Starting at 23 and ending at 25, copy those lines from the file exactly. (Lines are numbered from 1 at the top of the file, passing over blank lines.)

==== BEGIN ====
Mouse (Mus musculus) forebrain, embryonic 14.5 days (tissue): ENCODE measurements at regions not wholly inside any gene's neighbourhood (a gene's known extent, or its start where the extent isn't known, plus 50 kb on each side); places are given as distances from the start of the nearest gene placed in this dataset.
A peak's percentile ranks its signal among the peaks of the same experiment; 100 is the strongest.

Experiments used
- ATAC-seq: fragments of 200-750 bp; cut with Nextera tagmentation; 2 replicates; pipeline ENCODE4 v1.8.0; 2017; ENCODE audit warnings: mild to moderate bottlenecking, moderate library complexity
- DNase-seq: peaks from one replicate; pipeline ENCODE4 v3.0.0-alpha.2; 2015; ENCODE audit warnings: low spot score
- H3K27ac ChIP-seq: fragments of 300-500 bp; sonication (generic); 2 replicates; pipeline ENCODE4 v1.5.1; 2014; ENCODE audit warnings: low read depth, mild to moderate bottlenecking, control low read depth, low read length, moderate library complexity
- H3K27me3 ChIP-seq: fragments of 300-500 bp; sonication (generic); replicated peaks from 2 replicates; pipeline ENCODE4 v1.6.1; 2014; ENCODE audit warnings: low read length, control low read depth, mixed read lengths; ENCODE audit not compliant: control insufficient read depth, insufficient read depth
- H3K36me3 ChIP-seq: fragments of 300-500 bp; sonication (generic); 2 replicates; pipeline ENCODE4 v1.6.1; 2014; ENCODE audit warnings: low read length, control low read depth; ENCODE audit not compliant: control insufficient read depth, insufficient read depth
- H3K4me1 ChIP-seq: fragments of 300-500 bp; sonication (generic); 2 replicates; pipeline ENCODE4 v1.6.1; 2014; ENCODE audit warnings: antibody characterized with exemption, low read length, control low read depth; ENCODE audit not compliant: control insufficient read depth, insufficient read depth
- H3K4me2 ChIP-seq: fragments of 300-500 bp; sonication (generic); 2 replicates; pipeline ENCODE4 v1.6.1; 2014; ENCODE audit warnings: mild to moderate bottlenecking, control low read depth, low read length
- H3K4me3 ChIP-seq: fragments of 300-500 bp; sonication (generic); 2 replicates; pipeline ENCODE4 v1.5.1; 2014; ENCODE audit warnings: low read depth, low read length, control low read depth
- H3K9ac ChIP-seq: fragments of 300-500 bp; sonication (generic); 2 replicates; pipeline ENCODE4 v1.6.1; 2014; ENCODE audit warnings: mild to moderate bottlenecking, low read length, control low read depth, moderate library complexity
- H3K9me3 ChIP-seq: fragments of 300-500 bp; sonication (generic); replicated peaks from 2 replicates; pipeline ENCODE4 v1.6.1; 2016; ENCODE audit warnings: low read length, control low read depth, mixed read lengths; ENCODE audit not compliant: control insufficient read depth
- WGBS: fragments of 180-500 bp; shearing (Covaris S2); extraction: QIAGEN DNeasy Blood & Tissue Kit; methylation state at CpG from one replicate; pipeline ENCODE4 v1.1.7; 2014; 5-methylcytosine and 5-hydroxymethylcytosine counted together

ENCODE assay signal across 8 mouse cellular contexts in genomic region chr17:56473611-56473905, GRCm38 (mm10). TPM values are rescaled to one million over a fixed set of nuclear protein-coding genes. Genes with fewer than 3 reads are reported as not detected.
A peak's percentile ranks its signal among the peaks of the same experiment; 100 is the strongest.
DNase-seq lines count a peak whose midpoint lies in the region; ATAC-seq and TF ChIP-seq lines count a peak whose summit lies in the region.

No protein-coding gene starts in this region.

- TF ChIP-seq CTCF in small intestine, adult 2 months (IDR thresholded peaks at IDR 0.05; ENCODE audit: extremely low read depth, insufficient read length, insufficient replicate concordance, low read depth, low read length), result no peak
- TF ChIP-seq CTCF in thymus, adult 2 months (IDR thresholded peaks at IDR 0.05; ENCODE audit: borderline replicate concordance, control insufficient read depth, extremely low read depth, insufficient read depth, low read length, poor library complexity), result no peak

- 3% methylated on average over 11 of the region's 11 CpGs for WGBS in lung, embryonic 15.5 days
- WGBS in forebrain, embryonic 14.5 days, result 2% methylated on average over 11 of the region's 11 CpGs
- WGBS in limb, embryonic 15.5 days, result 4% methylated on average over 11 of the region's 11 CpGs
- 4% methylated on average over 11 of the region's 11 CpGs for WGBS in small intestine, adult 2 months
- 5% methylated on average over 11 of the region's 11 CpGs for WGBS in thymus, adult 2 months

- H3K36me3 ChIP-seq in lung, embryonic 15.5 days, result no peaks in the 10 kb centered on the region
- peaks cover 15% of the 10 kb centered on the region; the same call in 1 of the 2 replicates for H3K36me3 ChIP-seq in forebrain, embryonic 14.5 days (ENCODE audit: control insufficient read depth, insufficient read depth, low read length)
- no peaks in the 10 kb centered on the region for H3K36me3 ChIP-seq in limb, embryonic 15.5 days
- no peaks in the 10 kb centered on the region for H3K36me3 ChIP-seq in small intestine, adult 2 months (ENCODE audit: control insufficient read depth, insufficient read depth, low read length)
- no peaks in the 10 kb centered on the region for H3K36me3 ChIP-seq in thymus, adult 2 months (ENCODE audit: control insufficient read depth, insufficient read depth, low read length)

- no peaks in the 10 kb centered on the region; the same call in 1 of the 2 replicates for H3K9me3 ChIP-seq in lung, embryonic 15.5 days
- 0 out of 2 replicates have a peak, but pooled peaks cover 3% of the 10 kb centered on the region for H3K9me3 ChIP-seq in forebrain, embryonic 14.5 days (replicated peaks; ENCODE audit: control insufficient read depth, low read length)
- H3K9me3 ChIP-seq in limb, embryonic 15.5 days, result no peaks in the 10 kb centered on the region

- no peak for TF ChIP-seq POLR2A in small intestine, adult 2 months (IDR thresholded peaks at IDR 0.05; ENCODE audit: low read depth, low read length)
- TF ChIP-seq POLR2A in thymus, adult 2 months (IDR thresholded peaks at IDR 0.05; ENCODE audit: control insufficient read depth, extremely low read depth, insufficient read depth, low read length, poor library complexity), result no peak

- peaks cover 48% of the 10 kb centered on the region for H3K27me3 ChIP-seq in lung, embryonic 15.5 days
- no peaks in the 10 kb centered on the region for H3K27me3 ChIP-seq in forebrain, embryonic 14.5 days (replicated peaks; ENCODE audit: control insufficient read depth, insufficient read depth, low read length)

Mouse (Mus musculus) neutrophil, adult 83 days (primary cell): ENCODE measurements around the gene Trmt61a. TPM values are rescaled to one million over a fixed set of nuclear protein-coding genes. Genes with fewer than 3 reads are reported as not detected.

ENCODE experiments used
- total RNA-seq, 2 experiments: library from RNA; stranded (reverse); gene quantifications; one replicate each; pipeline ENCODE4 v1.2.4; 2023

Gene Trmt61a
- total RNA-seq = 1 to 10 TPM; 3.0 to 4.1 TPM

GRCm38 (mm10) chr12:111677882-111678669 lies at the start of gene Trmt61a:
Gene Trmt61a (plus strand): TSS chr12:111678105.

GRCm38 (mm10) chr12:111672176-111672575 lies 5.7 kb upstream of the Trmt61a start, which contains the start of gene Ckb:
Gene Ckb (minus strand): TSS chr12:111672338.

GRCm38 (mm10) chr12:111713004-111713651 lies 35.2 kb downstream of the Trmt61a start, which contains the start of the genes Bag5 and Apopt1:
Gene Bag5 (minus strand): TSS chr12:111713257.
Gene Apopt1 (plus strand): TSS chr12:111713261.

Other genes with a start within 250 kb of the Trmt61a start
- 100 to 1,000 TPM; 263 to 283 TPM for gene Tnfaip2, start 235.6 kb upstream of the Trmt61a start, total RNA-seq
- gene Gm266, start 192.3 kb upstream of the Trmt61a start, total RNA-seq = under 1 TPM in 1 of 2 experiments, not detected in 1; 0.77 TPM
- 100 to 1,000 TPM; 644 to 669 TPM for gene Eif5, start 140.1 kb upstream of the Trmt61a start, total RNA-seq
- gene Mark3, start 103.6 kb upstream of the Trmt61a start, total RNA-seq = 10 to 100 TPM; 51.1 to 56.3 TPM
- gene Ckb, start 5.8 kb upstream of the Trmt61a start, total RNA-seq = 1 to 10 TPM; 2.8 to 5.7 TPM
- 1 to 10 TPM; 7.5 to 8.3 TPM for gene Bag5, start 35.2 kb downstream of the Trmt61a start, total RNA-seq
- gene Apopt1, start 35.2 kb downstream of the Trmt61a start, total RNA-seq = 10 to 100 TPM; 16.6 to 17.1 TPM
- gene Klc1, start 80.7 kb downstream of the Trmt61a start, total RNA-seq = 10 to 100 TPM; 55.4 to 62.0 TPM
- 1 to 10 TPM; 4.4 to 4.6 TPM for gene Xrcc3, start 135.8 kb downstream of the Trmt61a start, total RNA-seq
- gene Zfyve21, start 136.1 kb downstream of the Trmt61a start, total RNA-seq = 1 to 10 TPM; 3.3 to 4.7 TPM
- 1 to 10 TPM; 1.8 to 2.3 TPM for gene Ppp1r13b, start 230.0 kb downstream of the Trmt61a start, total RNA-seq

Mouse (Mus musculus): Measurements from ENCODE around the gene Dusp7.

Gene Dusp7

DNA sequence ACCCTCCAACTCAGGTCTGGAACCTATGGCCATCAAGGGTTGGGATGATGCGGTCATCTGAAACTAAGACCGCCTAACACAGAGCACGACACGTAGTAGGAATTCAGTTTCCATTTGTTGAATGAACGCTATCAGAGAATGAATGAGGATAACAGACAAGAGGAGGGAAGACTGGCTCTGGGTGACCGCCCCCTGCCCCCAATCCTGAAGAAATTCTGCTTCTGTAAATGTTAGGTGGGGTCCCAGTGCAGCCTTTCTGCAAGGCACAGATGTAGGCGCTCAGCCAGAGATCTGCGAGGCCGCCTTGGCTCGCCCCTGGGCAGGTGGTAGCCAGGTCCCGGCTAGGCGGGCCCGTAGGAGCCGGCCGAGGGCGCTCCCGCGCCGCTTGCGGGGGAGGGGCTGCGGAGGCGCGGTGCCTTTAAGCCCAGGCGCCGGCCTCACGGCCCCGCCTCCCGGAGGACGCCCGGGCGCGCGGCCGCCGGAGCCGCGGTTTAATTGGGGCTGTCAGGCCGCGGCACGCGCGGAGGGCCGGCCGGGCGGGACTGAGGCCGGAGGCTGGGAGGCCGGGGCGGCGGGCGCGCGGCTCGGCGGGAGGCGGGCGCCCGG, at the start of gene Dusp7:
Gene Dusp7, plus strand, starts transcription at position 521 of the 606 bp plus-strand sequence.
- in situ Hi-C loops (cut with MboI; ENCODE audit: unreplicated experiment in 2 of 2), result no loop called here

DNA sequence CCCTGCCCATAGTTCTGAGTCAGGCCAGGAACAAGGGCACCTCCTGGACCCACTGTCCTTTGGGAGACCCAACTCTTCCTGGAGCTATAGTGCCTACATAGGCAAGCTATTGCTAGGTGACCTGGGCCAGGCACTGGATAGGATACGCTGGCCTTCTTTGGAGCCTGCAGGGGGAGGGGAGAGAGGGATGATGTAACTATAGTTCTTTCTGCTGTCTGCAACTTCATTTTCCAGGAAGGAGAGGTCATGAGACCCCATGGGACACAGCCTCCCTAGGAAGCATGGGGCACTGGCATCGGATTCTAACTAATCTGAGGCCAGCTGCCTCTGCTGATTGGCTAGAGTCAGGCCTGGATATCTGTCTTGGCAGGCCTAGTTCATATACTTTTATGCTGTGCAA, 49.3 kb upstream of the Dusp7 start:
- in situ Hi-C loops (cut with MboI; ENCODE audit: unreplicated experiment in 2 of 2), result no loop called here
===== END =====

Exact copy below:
- WGBS in limb, embryonic 15.5 days, result 4% methylated on average over 11 of the region's 11 CpGs
- 4% methylated on average over 11 of the region's 11 CpGs for WGBS in small intestine, adult 2 months
- 5% methylated on average over 11 of the region's 11 CpGs for WGBS in thymus, adult 2 months